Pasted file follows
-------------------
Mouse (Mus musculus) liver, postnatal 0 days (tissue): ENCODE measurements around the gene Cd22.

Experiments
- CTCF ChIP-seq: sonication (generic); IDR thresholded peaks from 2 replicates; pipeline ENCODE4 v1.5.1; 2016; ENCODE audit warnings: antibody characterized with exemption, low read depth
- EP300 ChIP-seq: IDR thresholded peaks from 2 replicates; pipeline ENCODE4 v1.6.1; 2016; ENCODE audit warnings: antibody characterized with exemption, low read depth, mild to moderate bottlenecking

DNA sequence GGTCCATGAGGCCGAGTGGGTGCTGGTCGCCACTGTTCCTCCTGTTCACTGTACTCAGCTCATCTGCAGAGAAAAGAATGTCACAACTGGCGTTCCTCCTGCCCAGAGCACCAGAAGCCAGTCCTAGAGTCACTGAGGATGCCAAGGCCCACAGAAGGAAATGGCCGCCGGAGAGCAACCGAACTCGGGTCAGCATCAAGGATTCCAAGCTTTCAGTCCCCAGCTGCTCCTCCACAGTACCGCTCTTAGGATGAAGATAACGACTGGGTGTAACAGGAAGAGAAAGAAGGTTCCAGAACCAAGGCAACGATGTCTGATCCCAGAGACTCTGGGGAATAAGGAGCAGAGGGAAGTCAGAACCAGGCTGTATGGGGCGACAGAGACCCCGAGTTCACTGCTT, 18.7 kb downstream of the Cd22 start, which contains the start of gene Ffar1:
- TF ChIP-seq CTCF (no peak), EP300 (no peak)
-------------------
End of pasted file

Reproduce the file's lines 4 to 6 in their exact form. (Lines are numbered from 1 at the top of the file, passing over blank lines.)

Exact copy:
- EP300 ChIP-seq: IDR thresholded peaks from 2 replicates; pipeline ENCODE4 v1.6.1; 2016; ENCODE audit warnings: antibody characterized with exemption, low read depth, mild to moderate bottlenecking

DNA sequence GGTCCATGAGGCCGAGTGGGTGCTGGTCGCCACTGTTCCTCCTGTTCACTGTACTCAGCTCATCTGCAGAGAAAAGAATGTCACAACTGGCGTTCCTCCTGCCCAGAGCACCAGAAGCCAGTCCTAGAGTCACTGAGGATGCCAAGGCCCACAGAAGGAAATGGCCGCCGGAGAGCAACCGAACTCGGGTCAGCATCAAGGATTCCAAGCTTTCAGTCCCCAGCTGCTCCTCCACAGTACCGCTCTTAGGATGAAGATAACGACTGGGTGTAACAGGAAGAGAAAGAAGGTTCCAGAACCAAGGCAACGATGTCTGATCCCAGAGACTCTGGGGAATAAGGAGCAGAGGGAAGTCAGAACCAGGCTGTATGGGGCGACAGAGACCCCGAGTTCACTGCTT, 18.7 kb downstream of the Cd22 start, which contains the start of gene Ffar1:
- TF ChIP-seq CTCF (no peak), EP300 (no peak)